Digital technologies continue to transform the academy (Adams Becker et al, 2016). The future of learning and research will be defined by players who successfully navigate the information ecosystem to build meaningful connections within and beyond the academic community. Information and digital literacy therefore represents a critical skillset in a world where ideas, innovation and integrity can flourish. This paper argues that an institution-wide approach to building information, digital and data literacy skills is required to ensure high-quality learning experiences and internationally significant research outcomes. The strategic leadership demonstrated by the University of Queensland Library is examined in this case study.
Digital technologies create many new opportunities for the collaborative co-construction of knowledge, where the active processes of managing, synthesising and repurposing data and information are highly valued. This dynamic academic landscape requires a clear understanding of how the ways that students and researchers think, interpret and communicate ideas are influenced by their interactions with digital information resources. In response to concerns about a patchwork pattern of information and digital literacy skills, “a university-wide approach… which attempts to involve all faculty and students” (Alexander et al, 2016, p.11) is recommended.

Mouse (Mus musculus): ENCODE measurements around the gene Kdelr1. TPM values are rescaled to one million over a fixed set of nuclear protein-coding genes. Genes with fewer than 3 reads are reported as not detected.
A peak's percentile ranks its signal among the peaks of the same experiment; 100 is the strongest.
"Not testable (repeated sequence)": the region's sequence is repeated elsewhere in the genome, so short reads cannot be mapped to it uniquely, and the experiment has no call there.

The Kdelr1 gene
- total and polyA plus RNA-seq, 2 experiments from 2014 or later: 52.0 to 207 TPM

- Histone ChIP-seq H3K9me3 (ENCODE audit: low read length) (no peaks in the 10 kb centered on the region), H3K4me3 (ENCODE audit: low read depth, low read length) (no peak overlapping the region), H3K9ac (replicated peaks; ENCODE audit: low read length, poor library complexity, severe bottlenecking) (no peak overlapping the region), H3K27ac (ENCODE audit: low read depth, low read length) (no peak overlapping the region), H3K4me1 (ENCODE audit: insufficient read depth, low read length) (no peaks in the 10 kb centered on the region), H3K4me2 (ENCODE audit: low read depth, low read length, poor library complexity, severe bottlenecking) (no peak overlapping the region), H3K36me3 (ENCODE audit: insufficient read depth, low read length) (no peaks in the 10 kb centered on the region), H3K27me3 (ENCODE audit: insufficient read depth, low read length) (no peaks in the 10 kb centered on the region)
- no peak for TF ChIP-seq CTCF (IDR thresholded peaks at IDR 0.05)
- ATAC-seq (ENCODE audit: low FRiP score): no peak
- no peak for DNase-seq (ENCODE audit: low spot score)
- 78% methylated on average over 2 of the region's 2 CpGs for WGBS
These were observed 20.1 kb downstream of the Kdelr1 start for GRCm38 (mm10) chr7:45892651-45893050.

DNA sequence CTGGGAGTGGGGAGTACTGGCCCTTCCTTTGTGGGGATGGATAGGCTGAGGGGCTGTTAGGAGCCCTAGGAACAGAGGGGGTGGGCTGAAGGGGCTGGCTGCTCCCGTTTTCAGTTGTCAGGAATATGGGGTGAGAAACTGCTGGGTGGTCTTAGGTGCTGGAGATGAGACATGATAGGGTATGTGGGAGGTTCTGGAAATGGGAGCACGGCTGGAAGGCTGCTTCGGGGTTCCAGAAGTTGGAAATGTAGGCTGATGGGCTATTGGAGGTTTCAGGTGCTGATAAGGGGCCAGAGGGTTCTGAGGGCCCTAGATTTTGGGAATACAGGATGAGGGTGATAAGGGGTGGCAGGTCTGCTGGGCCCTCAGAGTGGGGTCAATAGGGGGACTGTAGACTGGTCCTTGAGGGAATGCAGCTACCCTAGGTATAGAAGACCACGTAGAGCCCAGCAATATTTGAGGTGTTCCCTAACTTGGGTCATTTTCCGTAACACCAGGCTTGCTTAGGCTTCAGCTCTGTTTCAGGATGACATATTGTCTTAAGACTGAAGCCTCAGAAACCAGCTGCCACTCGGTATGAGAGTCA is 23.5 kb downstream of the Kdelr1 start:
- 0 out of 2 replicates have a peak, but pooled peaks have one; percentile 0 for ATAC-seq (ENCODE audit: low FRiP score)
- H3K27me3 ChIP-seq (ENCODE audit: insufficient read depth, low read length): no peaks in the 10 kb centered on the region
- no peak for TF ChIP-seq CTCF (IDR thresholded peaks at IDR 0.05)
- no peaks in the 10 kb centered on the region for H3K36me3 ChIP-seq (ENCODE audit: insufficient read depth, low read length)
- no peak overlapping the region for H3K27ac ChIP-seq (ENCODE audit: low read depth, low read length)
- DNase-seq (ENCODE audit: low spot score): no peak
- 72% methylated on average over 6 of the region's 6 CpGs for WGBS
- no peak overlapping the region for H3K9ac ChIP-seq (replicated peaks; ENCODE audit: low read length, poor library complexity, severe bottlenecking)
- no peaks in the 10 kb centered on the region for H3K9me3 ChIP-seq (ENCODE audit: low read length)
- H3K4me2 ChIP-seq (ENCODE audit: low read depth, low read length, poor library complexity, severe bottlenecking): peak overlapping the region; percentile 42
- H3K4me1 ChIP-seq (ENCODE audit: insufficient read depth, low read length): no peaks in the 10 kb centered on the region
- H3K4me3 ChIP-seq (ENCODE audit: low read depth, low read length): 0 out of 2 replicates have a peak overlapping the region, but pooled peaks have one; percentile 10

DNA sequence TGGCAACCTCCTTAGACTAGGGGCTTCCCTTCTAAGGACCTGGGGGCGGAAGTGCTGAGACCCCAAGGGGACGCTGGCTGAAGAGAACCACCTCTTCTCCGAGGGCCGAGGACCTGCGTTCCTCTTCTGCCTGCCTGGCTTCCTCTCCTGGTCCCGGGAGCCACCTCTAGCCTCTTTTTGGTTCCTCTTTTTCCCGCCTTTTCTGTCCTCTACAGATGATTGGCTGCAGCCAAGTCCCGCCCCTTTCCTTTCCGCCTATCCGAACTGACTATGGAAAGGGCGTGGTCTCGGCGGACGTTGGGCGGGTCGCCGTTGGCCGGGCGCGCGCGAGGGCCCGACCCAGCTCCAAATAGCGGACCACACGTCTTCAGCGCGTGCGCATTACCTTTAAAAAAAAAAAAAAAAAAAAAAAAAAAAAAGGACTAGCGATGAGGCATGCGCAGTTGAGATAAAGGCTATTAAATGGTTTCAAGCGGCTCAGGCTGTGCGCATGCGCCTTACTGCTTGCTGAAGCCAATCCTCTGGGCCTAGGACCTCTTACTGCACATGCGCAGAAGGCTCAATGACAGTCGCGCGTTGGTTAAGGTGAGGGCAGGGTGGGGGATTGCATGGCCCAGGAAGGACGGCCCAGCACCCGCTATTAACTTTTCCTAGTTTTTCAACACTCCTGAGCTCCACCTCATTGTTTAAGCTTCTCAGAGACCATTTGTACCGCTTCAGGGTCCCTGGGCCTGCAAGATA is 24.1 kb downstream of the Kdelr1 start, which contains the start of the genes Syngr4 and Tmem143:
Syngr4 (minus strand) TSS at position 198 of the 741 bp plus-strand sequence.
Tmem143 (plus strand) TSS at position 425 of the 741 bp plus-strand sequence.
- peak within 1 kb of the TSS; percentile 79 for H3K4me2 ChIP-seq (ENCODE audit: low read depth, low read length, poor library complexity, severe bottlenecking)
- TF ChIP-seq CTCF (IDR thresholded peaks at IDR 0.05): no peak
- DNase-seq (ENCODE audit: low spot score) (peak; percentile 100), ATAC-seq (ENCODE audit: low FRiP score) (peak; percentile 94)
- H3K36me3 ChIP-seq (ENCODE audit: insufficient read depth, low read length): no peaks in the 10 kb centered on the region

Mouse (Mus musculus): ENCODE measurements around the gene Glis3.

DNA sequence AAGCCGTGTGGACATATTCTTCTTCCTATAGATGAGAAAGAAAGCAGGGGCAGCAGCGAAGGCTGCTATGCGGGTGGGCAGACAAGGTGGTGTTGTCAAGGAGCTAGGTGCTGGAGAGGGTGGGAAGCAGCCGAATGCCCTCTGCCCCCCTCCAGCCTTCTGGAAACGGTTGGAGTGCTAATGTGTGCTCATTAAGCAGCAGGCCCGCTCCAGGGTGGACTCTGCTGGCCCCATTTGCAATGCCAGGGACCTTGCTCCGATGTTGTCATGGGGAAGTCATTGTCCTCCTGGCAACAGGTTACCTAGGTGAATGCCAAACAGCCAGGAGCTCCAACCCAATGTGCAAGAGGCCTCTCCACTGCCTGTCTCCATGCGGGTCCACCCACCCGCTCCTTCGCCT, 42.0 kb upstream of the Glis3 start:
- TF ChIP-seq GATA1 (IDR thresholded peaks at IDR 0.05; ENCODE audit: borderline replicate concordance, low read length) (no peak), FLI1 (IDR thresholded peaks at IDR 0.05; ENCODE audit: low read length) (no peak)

In mid 2016, University of Queensland Library (UQL) launched a future-focused information and digital literacy strategy to help shape the university’s academic policies and practices. The UQL Strategic Framework for Information and Digital Literacy 2016-2020 offers a coherent and comprehensive approach to skills development, underpinned by the appropriate infrastructure required to deliver consistently high quality, equitable programs and resources which encourage the integration of UQ’s teaching, research and engagement endeavours.
Key strategies encourage the embedding of research excellence in undergraduate programs (UQ, 2016), data-driven teaching aligned closely with student employability, and academics supported in the productive use of digital tools. UQL also advises researchers about research data management at all points of the research lifecycle to facilitate data sharing. The innovative Centre for Digital Scholarship (CDS) offers a collaborative physical space in the Library to encourage the creation and curation of digital content. In this multi-functional environment, digital technologies facilitate the analysis and visualisation of text and data, with specialised training and assistance available to support cross-disciplinary connections between teaching and research.
This paper will review the key elements of the strategic framework and discuss the ways in which library staff are partnering with the members of the UQ community to build the digital skills they need to connect and collaborate.